Saving for the NHS by building a new business model for the health care of people with Long Term Conditions
Filed Under (NHS Providers, Public Health, Reform of the NHS, Third Sector) by Paul on 06-07-2010
The NHS, alongside all other health care systems in developed countries will soon run out of money. All of these systems have become used to increases in resources that have more than kept pace with the increased demand for health care caused by an aging population and increased public expectations.
This will now stop.
Of course some NHS resources can be saved by squeezing and cutting, but to ensure that there is a sustainable NHS into the future we will need to develop a new business model with a new economics.
Other industries and services have achieved this.
At the moment the NHS has an economic model which sees all value being created by medical personnel, their kit and their drugs. When the patient comes into contact with these health care staff (their kit and drugs) then value is added to the patient’s health care. That is why, if the NHS is to provide more value, it always needs to possess more medical personnel, more kit and more drugs. In this model the patient is simply a sponge on value.
As John Oldham’s excellent article in last weeks HSJ pointed out ,the reason an aging population is so threatening to the economics of health care is that, within the existing economic model, the more very old people there are the more value is taken from the only providers of value (medical staff their kit and their drugs).
Other industries create new business models on a regular cycle. Many have achieved this by developing their customers as providers of new sources of value for the industry. I go to a supermarket to do a lot of work selecting groceries and checking them out with bar codes. As I do this I create value for the supermarket. I sit at home and do my own banking over the internet, personally unemploying several bank tellers and call centre staff. I add value to the companies who ‘provide’ my shopping and retail banking and you know I enjoy it – feel empowered by it.
70% of the costs of the NHS are spent on long term conditions. By definition the 17.5 million people who have these conditions have them for a long time. If put at the centre of adding value to their health care they have the possibility of adding considerable economic value to the economics of the NHS. But this will only work if – as with supermarkets- the economic value added by the patient is multiplied by the economic value added by the logistics and the expertise of the medical staff, their kit and their drugs.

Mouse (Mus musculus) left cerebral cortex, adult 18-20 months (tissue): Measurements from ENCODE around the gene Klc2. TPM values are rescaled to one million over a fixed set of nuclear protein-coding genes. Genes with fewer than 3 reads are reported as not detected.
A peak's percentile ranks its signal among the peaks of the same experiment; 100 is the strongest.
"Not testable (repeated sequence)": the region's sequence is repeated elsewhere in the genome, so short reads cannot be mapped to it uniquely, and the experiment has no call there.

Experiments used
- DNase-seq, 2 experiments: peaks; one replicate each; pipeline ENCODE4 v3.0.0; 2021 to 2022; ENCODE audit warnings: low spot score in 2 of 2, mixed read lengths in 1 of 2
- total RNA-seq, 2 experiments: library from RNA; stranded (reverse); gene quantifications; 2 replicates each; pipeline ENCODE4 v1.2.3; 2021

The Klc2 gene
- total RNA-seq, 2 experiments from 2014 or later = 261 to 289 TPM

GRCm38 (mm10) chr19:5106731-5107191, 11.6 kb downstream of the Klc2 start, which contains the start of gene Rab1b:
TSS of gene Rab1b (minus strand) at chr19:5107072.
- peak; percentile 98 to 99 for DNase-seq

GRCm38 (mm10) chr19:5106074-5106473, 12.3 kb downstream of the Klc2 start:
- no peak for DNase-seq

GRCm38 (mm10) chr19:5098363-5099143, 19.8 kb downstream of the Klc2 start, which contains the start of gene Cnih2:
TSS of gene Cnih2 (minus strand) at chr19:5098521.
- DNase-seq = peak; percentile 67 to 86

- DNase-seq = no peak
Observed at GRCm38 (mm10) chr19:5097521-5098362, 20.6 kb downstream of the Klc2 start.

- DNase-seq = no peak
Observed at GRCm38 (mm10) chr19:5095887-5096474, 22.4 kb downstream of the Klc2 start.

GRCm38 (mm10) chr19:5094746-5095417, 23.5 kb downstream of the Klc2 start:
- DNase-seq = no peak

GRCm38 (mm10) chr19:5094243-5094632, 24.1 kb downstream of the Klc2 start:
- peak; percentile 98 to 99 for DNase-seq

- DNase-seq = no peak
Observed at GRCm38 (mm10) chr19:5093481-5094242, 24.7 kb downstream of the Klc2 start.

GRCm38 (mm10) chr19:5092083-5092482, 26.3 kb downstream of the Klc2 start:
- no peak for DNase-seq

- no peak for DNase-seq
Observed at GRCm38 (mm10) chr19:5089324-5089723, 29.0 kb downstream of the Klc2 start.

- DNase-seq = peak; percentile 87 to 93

In other services and industries the disruptive innovation that points the way to the realisation of new value usually comes from outside the mainstream of the industry. By definition the mainstream have made a success out of the existing business model, so why should they think hard about ditching that for something untried and completely new? That is why it is unlikely that the new business model for the NHS will come from inside the best of NHS institutions.
Why though the third sector as the organiser of this new value?
The third sector has an existing open relationship with very large numbers of the public. As a set of organisations it is trusted with millions of open relationships with members of the public. The public will work for free and raise money for the third sector that they would not do for public or private sector organisations. The third sector also has a goal of empowering people whilst it is working with them. It is not just good enough for them to ‘deliver’ a good service; they must ensure that the person receiving the service has more power at the end of the interaction than at the beginning.
This is why the third Sector in England will be the location from which the disruptive innovation that will change the business model of the NHS will emerge. Already sections of the third sector are creating services for the NHS which contain within them the realisation of new sources of value. The third sector now needs to size up its offering in health care and create some imaginative partnerships where the patient value is at the centre and organisations of medical staff, their kit and drugs supplement that.
If the NHS is to survive, let alone thrive, it will have to find ways of buying the disruptive innovations that will realise much better value. Through NHS commissioning they will have to encourage this new business model to work alongside the organisations that create the old business model to develop partnerships with the third sector. .
The NHS has been talking about patient centred health care for some time. Patient centred care will only really happen when the NHS has to realise the value that patients can bring to the NHS. It is economics that will bring this change. It’s the third sector that will realise the value of that new economics and help maintain a National Health Service paid for out of national taxation and with equal access for all.